Yes, it does, but it is just as clearly not sexual reproduction, unless one defines the horizontal genetic transfer and binary fission of bacteria as sexual reproduction. Once again, your simulation does not model sexual reproduction in diploid eukaryotes (and certainly not in humans), as there is no indication in the simulation that the mutations can be “hidden” by dominant, non-mutant alleles.

    “Unless we find a comparable case that is approximated in diploid organisms.”

    As I have repeatedly pointed out, there is no comparable case in diploid organisms, except for alleles located in the Y chromosome of mammals (and some, but not all haploid eukaryotes, such as cellular slime molds and some fungi, and then only during part of the life cycles of those organisms).

    Secondly, the issue of large linkage blocks (more on that later).

    “Large linkage blocks” is just another term for chromosomes. When Müller described his “ratchet” in the late 1930s, it wasn’t entirely clear that the “linkage groups” discovered by Bridges, Stephens, and Sturtevant were exactly the same thing as eukaryotic chromosomes. Now we know they are, and know that two processes (and perhaps more) eliminate the problem of Müller’s Ratchet in eukaryotes:

    1) sexual recombination (via independent assortment during metaphase I of meiosis, followed by gametic fertilization), and

    2) chromosomal recombination (i.e. “crossing-over between homologous chromosomes during prophase I of meiosis, followed by first-division segregation of alleles in meiosis I).

    These two processes, combined with diploidy, completely eliminate Müller’s Ratchet, which explains why Müller proposed it as the groundwork for his hypothesis for the evolution of sexual reproduction in eukaryotes.

    “…their may be a point where the mutation selection equilibrium breaks down and can be approximated by the deterioration in the haploid model.

    If you can find one, publish it as soon as possible! No one else has found one in nearly a century of population genetics research.

    “…to begin with a haploid model that would convey the basic point. and then show it’s approximate analogy to relevant diploid cases.

    As far as anyone has ever been able to determine (either theoretically or empirically), there is no analogy to relevant diploid cases.

    “…does the haploid model presented in the animation remind you of Müller’s Ratchet?”

    Of course it does. That’s because Sanford’s GE model is based on Müller’s Ratchet (as I have repeatedly pointed out), and is therefore not applicable to diploid eukaryotes (nor even to haploid organisms that can exchange genetic material horizontally…which appears to be almost all of them).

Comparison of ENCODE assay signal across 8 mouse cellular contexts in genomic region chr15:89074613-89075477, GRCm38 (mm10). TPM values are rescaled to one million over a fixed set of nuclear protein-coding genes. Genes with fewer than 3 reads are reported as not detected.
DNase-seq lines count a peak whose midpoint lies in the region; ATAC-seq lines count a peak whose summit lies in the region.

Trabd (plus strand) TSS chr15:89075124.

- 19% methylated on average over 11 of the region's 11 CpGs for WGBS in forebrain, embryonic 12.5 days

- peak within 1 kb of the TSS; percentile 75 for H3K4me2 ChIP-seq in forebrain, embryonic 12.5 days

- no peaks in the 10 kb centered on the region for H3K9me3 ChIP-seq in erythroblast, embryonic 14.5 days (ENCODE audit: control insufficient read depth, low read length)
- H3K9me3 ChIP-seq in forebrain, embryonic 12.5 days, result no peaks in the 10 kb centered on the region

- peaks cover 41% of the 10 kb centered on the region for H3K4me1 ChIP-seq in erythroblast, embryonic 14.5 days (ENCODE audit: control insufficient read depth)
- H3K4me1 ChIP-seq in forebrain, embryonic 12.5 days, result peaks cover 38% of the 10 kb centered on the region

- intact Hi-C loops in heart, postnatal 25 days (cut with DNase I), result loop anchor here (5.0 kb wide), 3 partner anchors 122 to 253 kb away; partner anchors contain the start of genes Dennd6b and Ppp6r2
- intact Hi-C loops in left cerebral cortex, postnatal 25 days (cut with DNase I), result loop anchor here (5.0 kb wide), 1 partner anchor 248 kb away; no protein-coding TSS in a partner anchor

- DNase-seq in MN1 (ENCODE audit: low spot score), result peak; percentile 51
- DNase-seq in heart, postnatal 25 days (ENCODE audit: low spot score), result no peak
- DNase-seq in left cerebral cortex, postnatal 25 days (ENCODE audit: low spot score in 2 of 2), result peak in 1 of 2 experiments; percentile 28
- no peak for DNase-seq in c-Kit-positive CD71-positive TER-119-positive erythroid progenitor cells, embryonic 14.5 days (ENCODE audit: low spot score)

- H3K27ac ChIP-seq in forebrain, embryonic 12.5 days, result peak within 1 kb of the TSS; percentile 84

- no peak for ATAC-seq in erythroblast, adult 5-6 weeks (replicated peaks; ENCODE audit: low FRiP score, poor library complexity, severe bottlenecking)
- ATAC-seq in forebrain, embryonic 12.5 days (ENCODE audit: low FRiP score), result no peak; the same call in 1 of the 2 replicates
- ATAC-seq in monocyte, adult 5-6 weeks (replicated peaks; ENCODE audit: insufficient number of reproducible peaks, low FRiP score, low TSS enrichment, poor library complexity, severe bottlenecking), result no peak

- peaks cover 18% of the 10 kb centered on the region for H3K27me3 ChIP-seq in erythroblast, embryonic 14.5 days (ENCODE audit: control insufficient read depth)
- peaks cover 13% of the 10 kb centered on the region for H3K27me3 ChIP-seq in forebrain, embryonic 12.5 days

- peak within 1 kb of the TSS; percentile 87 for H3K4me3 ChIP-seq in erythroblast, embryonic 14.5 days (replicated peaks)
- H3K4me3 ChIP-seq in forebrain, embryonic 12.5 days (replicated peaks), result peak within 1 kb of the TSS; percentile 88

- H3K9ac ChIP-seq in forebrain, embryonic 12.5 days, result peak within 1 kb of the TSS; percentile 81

85. Allen wrote:

    Large linkage blocks” is just another term for chromosomes.

    Thank you for your comment, and this important enough to clarify.

    I don’t believe that is Sanford’s usage.

    Another common term is Haplotype blocks.

    The most obvious and extreme form of selection interference is when there is tight physical linkage between benefician and deleterious mutations. This results in an irreconcilable problem referred to as “Muller’s Ratchet”. One of the most obvious requirements of natural selection is the ability to separate good and bad mutations. This is not possible when good and bad mutations are physically linked.

    John Sanford, Genetic Entropy
    p. 81

    and

    Essentially all of the genome exists in large linkage blocks (Tishkoff and Verrelli, 2003)

    John Sanford
    page 81

    The reference to Tishkoff and Verrelli is Patterns of human genetic diversity: implications for human evolutionary history and disease

    The say “low levels of linkage disequilibrium (LD)”. I read that to mean high linkage. Anyone agree or disagree?

    Dr. Sanford interprets this to mean the genome is composed of large linkage blocks. I have seen medical papers that rely on the assumption of large linkage blocks to detect diseases. If they use a few Single Nucleotide Polymorphisms to identify the presence of a large linkage block.

    PS
    This study seems mildly relevant:

    Human Haplotype Block Sizes Are Negatively Correlated With Recombination Rates.

  86. If you can find one, publish it as soon as possible!

    Simulations are being done. God willing they will be published. Walter ReMine informs me 10 mutations with truncation selection will result in mutational meltdown in diploid population with comparable reproduction rates as humans.